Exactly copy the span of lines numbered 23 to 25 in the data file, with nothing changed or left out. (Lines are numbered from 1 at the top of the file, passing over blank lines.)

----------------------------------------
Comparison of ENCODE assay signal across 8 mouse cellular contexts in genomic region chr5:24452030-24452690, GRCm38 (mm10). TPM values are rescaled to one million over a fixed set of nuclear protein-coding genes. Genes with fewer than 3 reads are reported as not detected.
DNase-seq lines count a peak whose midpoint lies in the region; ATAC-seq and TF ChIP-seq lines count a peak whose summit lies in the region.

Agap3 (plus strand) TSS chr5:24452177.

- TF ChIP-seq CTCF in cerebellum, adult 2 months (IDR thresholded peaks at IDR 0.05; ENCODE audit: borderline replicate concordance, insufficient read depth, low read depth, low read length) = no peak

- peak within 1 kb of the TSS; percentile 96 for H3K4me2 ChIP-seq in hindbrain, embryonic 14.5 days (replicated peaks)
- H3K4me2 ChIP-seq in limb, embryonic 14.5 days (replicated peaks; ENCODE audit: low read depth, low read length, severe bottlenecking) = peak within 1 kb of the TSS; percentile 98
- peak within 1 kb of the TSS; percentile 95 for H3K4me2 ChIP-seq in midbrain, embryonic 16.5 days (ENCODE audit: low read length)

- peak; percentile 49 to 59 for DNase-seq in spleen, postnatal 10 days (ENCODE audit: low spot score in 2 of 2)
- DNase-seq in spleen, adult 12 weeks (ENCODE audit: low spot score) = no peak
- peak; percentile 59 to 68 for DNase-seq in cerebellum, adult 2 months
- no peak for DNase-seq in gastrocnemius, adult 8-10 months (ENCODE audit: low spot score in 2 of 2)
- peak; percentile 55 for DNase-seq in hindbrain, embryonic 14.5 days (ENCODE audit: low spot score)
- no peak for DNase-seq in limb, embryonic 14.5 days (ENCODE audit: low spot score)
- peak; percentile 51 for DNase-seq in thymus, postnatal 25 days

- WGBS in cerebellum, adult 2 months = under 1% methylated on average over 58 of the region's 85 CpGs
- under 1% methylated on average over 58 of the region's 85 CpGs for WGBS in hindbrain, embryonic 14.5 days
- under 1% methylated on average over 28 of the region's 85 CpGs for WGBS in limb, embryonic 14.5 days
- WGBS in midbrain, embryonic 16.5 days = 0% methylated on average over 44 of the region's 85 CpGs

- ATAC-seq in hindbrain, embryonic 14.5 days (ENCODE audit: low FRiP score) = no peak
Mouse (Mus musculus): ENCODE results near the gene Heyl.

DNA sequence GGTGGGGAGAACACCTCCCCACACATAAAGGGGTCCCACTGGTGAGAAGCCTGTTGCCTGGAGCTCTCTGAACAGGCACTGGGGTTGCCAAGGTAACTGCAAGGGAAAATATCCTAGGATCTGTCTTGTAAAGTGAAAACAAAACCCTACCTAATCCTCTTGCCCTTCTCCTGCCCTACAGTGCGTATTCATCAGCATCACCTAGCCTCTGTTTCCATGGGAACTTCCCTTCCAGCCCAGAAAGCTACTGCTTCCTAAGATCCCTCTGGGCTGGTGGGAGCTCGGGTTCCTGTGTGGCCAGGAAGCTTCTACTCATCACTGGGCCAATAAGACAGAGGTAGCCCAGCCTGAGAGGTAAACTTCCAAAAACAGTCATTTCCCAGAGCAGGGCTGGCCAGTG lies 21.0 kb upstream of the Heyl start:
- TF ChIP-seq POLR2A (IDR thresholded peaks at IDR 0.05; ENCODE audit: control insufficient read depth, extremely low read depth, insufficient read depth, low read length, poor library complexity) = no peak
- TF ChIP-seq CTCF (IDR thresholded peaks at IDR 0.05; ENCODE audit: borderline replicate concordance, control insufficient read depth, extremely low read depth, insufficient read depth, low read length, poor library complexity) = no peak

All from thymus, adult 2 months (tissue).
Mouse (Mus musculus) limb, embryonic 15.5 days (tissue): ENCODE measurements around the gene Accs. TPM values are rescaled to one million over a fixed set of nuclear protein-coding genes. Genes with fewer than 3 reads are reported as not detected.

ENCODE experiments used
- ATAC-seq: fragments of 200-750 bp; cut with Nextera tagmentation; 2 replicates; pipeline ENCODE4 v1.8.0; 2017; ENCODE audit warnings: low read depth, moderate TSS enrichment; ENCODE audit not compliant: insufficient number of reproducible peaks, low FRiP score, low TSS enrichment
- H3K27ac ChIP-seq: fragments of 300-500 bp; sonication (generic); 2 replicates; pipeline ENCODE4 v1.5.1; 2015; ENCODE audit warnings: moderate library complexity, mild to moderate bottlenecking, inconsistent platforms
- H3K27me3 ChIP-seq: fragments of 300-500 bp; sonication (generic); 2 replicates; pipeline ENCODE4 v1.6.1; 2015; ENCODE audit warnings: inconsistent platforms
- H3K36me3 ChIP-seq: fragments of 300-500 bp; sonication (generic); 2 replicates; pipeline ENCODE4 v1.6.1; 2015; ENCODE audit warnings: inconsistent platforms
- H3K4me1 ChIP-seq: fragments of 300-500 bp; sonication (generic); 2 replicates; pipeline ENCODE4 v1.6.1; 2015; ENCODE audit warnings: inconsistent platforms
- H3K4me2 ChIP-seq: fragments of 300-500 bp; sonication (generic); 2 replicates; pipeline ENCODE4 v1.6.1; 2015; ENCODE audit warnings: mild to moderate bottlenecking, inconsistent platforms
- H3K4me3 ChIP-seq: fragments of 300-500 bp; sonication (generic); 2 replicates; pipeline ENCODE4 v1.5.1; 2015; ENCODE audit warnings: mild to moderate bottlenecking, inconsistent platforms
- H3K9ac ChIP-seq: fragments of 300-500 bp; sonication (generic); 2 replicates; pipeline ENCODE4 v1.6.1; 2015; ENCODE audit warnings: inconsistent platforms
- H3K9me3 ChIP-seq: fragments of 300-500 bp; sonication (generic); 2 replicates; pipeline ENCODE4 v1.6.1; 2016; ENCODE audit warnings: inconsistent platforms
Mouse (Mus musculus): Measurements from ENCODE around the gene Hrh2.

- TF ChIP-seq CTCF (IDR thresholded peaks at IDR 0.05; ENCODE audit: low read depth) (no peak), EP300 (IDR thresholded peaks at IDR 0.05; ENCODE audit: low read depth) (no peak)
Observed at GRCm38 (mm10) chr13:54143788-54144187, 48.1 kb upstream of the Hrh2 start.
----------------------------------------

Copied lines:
- TF ChIP-seq CTCF (IDR thresholded peaks at IDR 0.05; ENCODE audit: borderline replicate concordance, control insufficient read depth, extremely low read depth, insufficient read depth, low read length, poor library complexity) = no peak

All from thymus, adult 2 months (tissue).
Mouse (Mus musculus) limb, embryonic 15.5 days (tissue): ENCODE measurements around the gene Accs. TPM values are rescaled to one million over a fixed set of nuclear protein-coding genes. Genes with fewer than 3 reads are reported as not detected.